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Ben & Jerry ban ice cream sales


Bulletguy

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Founders of Ben & Jerry's ice cream have stopped sales of their ice cream in occupied Palestinian territories saying it was “inconsistent with our values”.

 

The brand has a long history of bold policy stances but has never encountered such a ferocious response. Israeli prime minister Naftali Bennett warned Unilever, who now own B&J's of “severe consequences” including legal action. But it was the reaction outside Israel — Americans dumped tubs of ice cream and posted the pictures on social media — that poses the biggest threat.

 

Blimey......Israeli minister threatening “severe consequences” and daft yanks dumping their ice cream. Well they can't scream antisemite at them as both Ben Cohen and Jerry Greenfield are themselves Jewish!

 

https://www.ft.com/content/1f89ac04-5a08-4297-9b6f-90d739211277

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Guest pelmetman
Birdbrain - 2021-07-23 5:17 PM

 

Chuckle ... Company that sells millions of tubs of sickly, sugary, fatty junk food to kids a year do virtue signalling ... Yet again ... Didn't they preach about refugees, a bit like the sisters on here who preach but do .......... Nowt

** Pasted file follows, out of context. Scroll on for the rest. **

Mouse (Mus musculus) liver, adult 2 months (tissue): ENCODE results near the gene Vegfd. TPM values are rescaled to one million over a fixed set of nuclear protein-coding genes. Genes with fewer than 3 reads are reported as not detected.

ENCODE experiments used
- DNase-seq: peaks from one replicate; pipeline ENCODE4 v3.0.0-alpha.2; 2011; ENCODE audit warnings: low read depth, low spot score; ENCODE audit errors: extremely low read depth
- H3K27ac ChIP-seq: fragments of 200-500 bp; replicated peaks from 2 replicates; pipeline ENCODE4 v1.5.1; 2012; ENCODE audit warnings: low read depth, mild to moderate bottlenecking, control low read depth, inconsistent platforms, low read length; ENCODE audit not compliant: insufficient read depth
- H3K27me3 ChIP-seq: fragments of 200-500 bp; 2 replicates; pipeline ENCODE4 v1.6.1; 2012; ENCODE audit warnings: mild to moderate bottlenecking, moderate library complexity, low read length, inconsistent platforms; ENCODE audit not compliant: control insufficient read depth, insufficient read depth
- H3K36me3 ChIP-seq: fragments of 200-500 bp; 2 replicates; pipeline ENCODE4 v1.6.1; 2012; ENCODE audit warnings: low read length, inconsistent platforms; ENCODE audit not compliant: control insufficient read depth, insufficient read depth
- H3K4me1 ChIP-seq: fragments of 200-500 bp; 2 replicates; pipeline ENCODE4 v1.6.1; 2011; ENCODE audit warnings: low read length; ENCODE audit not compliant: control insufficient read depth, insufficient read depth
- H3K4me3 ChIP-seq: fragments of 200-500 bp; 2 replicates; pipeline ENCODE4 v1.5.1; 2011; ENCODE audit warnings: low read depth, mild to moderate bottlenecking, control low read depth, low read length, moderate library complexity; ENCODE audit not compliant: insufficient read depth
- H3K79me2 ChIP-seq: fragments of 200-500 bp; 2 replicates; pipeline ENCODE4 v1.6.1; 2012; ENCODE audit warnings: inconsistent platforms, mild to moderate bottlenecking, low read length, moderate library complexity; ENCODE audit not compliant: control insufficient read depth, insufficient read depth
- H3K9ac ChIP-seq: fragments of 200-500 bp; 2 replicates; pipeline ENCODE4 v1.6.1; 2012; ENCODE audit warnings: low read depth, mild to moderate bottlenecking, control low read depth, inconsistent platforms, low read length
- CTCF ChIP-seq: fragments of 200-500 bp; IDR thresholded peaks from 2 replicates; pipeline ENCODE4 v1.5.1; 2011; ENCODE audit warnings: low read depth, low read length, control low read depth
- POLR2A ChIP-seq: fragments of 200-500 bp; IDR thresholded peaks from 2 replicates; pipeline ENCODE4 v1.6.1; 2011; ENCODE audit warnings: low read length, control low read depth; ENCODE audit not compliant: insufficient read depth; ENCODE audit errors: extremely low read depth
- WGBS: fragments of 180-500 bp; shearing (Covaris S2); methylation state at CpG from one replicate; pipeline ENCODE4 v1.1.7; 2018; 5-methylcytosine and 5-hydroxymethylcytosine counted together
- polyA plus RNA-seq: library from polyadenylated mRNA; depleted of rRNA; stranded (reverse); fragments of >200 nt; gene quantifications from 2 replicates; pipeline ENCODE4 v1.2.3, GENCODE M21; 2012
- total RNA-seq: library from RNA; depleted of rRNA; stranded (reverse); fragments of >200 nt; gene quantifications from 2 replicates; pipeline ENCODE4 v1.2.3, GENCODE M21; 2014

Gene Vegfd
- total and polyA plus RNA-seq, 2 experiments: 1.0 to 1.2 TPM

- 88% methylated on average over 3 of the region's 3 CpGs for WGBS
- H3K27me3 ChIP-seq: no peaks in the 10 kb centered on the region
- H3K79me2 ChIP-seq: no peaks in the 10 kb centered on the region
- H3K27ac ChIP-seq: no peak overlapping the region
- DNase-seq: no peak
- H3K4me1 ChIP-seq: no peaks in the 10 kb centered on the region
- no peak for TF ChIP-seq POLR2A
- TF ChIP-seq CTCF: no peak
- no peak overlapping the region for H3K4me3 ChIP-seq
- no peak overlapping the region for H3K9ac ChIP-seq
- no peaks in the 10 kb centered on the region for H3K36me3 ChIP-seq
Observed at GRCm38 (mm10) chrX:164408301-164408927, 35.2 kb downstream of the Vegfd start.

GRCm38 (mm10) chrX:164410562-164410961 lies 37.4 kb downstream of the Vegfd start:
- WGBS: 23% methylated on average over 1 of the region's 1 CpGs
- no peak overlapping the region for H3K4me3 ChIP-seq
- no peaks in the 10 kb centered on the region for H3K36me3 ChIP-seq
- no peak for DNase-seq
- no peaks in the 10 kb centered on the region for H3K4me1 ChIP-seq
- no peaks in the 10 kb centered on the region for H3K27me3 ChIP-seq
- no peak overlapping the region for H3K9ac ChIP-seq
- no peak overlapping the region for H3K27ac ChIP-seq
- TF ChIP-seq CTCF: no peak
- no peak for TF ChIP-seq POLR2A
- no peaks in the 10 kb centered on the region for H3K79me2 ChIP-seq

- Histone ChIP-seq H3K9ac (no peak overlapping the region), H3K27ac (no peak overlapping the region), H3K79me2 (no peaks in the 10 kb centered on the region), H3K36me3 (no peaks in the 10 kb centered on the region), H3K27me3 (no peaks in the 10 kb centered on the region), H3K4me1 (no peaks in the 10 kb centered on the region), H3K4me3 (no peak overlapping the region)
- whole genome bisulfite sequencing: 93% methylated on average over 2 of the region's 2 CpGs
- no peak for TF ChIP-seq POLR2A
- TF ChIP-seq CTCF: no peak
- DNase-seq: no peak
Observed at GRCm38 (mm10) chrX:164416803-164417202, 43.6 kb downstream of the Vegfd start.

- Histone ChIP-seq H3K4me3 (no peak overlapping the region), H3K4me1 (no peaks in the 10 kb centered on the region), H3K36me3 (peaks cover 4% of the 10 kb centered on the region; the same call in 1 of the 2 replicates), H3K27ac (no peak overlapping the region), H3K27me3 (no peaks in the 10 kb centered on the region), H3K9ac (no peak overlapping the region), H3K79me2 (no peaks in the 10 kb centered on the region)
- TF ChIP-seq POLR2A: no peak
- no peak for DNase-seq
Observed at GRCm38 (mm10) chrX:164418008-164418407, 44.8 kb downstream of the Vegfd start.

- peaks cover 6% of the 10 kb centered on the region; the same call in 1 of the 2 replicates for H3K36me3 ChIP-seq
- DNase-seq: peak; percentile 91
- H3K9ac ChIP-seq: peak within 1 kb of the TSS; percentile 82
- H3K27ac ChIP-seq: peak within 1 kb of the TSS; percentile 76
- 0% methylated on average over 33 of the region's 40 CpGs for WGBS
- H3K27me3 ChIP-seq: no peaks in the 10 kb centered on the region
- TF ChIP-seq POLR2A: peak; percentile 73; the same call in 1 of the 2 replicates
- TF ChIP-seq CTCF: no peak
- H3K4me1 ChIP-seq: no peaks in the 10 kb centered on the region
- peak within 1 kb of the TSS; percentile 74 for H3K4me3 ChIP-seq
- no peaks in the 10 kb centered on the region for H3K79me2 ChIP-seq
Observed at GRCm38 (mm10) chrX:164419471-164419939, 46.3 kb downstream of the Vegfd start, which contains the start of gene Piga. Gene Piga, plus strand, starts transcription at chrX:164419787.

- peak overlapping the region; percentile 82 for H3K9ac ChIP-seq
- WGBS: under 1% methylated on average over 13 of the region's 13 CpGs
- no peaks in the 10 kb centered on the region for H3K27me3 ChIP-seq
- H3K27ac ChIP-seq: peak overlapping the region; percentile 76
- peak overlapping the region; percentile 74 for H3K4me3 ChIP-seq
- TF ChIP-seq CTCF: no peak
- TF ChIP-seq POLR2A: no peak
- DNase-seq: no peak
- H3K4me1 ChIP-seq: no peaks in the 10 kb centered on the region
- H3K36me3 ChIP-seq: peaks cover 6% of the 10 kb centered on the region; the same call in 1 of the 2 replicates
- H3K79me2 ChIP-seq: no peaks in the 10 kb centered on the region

I think we're witnessing the birth of Deflection advertizing >:-) ..........

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Birdbrain - 2021-07-23 5:17 PM

 

Chuckle ... Company that sells millions of tubs of sickly, sugary, fatty junk food to kids a year do virtue signalling ... Yet again ... Didn't they preach about refugees, a bit like the sisters on here who preach but do .......... Nowt

I've never bought any so wouldn't know what it tastes like....obviously you have.

 

Had you read my post then you'd know they've done much more than virtue signal as you foolishly put it. They slapped a ban on their products being sold in occupied Palestinian territories because it was “inconsistent with our values”. I find that admirable, don't you?

 

Here is the article in full;

 

During a trip to Vermont seven years ago, I toured the Ben & Jerry’s factory, as you do if you don’t ski and are bored of leaves, and was pleased to see Jerry Greenfield still pottering among the ice cream machines. 

 

The co-founder’s presence added to the illusion that this was an independent business, even though it had been sold to Unilever in 2000.

 

That illusion was carefully cultivated at the time of the takeover and has generally served both the ice cream maker and its parent company well for two decades — until now.

 

This week Ben & Jerry’s announced that selling ice cream in the occupied Palestinian territories was “inconsistent with our values” and that it would stop, an apparent protest against Israeli settlements.

 

The brand has a long history of bold policy stances but has never encountered such a ferocious response. Israeli prime minister Naftali Bennett warned Unilever of “severe consequences” including legal action. But it was the reaction outside Israel — Americans dumped tubs of ice cream and posted the pictures on social media — that poses the biggest threat.